Level 3 Communications Issues Statement Concerning Comcast's Actions

Matthew Petach mpetach at netflight.com
Tue Nov 30 13:14:25 CST 2010


On Tue, Nov 30, 2010 at 6:27 AM, Sean Donelan <sean at donelan.com> wrote:
> On Tue, 30 Nov 2010, Bret Clark wrote:
...
>> Seriously this has nothing to do with L3 but more with Netflix...it's
>> clear that the Netflix business model is eating into Comcast VoD business
>> and so they are strong arming other providers to affect Netflix's business
>> model. But as others have stated what would happen if Comcast starts coming
>> after every service provider's hosting services that Comcast doesn't like?
>
> Comcast claims it offered Level3 the same CDN deal it has with other Netflix
> CDN competitors.  Level3 didn't want the same deal.  According to
> Comcast, Level 3 wants a 'special' deal.  Of course, Level 3 spins it the
> other way and claims that it offered Comcast a settlement-free deal, but
> Comcast didn't want it now.

Keep in mind that the "previous" CDN deal that Comcast had was
*charging* Akamai to host servers within the Comcast network, at
least according to the scuttlebutt from the grapevine.  Long-time
listeners will recall that Patrick had long been talking about how
Akamai doesn't run a backbone.  Don't know if that's still true or not.
Level3 _does_ run a backbone, and their normal model for handling
traffic is to carry it along the backbone, and exchange it at major
exchange locations; building racks in someone else's datacenter
probably isn't their normal mode of operation, so it could be somewhat
understandable as to why they might not have been as excited as
Akamai was to pay for space, power, and bandwidth inside of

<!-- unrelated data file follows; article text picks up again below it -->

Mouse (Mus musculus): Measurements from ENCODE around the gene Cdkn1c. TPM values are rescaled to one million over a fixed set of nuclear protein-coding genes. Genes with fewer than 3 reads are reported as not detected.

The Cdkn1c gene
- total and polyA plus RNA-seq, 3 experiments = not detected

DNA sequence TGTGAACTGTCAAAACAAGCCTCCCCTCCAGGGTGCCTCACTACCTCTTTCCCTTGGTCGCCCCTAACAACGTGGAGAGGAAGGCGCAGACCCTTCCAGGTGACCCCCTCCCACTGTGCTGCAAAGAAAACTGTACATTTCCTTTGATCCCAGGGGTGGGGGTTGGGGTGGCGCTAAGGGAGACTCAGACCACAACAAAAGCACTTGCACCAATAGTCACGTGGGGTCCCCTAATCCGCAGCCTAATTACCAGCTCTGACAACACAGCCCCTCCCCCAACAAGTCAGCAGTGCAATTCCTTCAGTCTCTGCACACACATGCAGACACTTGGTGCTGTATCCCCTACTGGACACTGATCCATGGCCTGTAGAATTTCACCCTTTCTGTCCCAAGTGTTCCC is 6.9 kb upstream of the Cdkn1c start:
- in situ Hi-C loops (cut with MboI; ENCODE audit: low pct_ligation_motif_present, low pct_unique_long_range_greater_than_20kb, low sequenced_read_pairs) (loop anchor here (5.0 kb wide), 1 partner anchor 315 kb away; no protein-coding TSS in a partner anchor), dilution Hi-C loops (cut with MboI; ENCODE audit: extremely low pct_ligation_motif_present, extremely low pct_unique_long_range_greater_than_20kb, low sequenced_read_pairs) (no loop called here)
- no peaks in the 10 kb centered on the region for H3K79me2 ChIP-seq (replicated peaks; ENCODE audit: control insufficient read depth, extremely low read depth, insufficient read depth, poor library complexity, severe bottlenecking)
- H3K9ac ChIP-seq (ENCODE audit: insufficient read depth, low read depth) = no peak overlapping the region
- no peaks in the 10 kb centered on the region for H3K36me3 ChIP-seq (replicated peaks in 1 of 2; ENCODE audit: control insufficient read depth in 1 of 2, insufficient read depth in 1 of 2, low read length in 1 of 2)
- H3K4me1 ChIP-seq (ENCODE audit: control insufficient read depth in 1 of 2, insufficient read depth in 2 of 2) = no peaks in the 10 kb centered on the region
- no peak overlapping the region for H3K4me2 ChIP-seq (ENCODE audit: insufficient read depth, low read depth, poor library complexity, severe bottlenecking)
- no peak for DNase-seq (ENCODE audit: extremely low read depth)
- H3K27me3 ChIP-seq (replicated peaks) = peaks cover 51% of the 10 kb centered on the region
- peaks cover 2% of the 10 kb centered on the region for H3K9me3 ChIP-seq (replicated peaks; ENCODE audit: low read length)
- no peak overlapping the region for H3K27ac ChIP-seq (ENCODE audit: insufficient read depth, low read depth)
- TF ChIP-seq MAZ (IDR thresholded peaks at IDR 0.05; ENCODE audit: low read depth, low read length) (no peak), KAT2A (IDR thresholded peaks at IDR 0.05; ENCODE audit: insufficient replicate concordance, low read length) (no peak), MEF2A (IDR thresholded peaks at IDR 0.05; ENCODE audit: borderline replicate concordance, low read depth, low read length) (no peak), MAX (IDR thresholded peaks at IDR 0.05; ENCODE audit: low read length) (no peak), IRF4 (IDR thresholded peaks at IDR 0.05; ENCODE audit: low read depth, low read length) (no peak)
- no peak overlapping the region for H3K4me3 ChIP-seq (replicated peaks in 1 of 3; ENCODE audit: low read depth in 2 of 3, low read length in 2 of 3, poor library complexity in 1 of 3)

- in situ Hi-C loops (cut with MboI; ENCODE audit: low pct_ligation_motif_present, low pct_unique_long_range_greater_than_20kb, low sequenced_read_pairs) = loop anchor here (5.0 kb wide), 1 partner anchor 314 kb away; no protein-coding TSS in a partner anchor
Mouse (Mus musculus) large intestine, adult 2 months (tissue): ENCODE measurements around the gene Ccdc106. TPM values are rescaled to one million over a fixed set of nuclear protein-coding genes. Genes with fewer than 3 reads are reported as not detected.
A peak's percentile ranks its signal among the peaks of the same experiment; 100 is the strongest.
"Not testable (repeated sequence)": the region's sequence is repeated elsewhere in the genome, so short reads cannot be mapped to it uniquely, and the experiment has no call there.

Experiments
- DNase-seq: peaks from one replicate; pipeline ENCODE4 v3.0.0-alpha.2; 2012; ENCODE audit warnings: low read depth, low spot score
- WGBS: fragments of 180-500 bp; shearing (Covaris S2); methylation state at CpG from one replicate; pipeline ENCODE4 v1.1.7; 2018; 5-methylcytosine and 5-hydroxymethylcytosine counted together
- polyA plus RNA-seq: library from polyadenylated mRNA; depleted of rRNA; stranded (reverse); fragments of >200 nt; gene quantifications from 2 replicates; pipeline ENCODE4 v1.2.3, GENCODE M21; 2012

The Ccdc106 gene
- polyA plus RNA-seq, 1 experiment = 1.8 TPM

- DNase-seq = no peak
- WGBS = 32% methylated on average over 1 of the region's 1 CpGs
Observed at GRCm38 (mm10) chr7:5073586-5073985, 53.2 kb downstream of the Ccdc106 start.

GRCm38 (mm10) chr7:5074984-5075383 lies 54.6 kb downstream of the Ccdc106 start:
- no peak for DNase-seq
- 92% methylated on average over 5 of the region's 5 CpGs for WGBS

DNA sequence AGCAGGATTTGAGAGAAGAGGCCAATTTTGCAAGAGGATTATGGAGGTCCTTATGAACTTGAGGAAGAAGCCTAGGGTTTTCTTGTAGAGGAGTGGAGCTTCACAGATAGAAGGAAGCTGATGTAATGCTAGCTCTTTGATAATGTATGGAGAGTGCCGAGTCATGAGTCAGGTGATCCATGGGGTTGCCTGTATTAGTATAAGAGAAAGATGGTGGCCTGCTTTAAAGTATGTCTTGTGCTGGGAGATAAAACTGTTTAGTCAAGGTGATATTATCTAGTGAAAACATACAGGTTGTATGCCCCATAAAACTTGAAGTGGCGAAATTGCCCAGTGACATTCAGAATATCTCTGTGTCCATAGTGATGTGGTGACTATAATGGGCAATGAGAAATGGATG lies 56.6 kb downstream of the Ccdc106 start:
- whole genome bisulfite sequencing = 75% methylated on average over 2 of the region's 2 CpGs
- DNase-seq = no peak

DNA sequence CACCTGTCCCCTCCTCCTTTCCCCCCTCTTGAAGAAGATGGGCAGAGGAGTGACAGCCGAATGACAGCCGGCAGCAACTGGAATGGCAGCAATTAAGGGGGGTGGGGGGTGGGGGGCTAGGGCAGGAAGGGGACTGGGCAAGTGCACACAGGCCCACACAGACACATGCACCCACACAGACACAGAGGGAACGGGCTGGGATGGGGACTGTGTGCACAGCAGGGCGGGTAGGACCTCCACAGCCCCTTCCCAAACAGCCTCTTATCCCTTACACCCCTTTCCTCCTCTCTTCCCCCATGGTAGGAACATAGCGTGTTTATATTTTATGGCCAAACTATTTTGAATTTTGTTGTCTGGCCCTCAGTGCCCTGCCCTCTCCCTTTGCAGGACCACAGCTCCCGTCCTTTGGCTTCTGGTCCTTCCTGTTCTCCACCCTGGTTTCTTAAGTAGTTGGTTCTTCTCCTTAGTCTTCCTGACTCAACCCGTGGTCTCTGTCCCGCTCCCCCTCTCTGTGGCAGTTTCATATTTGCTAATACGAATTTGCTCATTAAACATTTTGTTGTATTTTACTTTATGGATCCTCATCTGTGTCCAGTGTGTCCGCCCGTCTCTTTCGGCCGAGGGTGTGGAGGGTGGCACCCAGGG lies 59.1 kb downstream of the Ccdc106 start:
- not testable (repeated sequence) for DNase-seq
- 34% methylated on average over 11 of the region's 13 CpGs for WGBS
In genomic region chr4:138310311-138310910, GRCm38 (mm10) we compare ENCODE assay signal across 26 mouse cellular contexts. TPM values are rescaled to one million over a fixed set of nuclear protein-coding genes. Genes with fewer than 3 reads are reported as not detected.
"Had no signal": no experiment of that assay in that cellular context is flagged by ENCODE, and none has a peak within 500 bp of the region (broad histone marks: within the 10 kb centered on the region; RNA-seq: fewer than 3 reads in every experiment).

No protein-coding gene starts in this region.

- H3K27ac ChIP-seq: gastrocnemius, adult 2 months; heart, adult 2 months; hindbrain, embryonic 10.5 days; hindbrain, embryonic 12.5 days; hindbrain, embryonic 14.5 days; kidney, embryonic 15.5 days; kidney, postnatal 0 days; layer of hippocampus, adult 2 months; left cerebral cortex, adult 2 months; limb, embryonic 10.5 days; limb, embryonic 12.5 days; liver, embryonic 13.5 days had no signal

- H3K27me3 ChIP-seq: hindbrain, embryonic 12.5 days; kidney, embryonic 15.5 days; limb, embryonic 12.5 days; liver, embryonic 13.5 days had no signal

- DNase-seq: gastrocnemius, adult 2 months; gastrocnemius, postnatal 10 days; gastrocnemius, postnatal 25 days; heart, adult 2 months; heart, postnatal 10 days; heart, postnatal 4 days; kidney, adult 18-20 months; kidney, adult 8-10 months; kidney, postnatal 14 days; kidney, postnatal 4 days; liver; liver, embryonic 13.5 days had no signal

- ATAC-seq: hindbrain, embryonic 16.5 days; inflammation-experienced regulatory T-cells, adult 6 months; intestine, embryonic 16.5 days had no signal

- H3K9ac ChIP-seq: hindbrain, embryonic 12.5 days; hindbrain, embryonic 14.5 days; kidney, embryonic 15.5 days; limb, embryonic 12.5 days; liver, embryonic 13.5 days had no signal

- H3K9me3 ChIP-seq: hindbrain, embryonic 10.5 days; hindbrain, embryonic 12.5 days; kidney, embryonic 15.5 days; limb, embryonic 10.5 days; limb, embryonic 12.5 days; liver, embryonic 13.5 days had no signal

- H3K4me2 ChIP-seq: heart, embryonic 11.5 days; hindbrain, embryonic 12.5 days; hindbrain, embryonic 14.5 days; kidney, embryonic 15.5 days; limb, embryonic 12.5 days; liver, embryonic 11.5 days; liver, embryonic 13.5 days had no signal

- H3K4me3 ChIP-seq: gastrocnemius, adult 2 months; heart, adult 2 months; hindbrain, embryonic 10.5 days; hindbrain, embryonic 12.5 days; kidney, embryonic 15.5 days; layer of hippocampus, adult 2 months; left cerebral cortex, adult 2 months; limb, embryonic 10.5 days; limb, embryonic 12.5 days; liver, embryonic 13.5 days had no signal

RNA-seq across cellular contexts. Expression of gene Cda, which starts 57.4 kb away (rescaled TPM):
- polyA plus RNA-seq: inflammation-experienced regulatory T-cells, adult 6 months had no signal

Comcast's datacenters.

I'm not sure I like the idea of pushing the Internet in the direction of
putting copies of popular web sites into every eyeball network; if we're
going to move in that direction, why not have the websites just email
disks with content to the end users, and bypass the last mile network
entirely?
(oh, right, Netflix already had that model)

Or, we could build a series of private networks, and depending on which
network you chose to connect to, you can only access the content
housed within the walls of that network.  Get on NBC/Universal/Comcast,
and you can only view their HuluPlus video streams.
(oh, right--we had that too, with Prodigy/AOL/Compuserv)

It really looks like someone is trying to wind back the clock, stuff
the genie back in the bottle, and put the model for the internet back
the way it was in the good old days of the walled gardens.  It will be
interesting to see whether the rest of the community feels like the
good old days really were a better model for the Internet or not.

*fetches popcorn, and kicks back to watch history {refold|unfold further}*

Matt
(speaking only for myself, with no true knowledge of the inside situations
at any of these companies; everything mentioned here is pure hearsay,
with no basis in established fact or reality.  All opinions are mine, and
mine alone; if my employer wants them, they'll have to pay extra for them,
and I rather doubt they'd want them that badly.)




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